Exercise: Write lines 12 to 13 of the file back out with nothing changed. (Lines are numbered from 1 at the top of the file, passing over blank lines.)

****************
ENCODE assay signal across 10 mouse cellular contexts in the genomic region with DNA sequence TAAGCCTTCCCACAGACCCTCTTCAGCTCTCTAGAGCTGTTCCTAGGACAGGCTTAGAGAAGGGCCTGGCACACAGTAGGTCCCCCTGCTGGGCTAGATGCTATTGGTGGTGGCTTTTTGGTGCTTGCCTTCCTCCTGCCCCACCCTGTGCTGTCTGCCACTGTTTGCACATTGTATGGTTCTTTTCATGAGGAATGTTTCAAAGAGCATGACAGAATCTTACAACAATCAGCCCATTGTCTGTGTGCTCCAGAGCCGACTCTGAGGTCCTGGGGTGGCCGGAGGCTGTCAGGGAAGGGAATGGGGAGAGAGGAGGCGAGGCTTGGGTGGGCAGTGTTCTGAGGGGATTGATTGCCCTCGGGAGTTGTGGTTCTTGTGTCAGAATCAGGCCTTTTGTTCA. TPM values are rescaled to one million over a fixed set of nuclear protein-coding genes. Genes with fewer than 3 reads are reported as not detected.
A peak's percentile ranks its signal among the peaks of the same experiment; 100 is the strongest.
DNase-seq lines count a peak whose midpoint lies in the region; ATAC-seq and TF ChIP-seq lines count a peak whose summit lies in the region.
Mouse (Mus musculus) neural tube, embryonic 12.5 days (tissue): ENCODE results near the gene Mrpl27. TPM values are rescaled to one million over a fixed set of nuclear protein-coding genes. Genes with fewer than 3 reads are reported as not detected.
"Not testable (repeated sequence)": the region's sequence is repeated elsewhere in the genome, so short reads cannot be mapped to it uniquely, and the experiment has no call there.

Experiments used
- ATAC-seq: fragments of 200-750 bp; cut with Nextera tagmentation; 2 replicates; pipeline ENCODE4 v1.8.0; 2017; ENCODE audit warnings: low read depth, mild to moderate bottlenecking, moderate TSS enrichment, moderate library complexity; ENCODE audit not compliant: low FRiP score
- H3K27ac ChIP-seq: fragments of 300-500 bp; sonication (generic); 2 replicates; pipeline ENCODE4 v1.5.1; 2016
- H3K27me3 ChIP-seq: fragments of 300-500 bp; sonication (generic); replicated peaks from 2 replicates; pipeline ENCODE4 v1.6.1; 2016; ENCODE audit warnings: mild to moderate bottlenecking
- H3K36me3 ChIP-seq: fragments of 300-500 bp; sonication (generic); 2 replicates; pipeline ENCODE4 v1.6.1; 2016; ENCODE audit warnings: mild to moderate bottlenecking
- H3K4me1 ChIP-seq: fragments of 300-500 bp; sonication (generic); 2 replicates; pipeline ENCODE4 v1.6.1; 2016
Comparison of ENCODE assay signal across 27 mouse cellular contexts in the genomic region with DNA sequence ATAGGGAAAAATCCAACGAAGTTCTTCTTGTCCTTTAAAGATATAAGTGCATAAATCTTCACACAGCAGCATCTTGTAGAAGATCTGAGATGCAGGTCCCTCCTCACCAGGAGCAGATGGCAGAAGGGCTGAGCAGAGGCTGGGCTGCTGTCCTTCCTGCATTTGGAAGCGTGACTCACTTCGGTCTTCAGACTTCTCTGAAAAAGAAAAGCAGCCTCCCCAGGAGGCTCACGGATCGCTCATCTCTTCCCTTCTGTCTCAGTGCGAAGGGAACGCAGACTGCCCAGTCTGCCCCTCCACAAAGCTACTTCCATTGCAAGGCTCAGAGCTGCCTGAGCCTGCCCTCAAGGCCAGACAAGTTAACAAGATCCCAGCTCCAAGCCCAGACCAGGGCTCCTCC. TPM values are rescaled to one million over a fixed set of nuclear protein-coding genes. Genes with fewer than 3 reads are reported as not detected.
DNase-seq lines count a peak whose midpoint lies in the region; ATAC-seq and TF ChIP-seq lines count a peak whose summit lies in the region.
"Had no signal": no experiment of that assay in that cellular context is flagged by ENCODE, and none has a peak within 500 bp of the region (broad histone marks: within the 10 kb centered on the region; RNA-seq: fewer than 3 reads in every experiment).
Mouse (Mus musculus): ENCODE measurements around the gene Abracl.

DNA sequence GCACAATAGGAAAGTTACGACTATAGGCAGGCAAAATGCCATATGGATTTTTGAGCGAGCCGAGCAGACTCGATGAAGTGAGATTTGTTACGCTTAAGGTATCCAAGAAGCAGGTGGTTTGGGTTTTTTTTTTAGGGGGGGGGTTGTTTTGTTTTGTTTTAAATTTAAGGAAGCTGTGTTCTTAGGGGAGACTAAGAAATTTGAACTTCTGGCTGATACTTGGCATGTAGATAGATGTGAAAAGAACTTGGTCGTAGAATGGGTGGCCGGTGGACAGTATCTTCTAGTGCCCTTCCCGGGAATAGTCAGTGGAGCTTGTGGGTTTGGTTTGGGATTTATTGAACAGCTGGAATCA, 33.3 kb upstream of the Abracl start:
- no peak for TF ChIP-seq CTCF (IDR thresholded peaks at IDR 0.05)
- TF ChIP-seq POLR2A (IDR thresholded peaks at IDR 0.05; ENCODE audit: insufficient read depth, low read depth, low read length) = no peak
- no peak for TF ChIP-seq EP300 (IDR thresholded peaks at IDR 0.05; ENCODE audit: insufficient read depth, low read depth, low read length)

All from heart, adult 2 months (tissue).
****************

Comparison of ENCODE assay signal across 27 mouse cellular contexts in the genomic region with DNA sequence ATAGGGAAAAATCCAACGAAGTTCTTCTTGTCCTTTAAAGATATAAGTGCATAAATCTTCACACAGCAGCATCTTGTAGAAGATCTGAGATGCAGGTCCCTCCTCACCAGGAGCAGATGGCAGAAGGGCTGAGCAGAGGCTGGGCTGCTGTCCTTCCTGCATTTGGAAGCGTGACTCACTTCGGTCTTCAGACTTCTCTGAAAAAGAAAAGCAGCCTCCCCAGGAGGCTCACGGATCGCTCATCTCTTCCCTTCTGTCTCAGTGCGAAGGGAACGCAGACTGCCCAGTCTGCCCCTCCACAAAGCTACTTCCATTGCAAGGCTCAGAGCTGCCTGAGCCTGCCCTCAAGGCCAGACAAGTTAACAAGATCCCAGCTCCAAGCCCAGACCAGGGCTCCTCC. TPM values are rescaled to one million over a fixed set of nuclear protein-coding genes. Genes with fewer than 3 reads are reported as not detected.
DNase-seq lines count a peak whose midpoint lies in the region; ATAC-seq and TF ChIP-seq lines count a peak whose summit lies in the region.